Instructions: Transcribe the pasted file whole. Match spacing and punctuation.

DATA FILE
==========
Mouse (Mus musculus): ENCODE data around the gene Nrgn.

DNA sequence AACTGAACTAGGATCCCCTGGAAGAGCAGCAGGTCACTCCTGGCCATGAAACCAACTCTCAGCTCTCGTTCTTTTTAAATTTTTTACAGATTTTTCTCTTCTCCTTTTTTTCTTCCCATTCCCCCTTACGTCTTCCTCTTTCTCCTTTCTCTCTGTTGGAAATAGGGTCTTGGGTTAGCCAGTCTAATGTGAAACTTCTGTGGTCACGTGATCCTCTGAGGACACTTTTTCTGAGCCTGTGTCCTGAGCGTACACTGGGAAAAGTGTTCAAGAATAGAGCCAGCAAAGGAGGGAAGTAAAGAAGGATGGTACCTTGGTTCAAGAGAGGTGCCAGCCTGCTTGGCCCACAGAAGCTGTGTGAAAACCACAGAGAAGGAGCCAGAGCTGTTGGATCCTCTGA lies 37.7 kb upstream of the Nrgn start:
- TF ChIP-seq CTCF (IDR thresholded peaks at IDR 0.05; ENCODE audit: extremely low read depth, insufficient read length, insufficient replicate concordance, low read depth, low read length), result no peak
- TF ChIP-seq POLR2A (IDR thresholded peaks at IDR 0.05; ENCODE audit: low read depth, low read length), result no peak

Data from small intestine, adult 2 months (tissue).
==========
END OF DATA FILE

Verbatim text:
Mouse (Mus musculus): ENCODE data around the gene Nrgn.

DNA sequence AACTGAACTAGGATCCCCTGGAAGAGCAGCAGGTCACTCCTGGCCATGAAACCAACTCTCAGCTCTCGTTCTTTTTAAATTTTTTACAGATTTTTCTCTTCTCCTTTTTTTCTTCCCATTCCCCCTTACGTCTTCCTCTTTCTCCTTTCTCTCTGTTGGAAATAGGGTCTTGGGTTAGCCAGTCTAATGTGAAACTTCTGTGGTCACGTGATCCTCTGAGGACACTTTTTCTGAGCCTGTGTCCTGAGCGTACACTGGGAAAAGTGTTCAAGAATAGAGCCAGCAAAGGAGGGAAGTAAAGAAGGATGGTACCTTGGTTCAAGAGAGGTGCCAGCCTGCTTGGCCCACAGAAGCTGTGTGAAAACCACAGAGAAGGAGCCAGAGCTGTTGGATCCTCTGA lies 37.7 kb upstream of the Nrgn start:
- TF ChIP-seq CTCF (IDR thresholded peaks at IDR 0.05; ENCODE audit: extremely low read depth, insufficient read length, insufficient replicate concordance, low read depth, low read length), result no peak
- TF ChIP-seq POLR2A (IDR thresholded peaks at IDR 0.05; ENCODE audit: low read depth, low read length), result no peak

Data from small intestine, adult 2 months (tissue).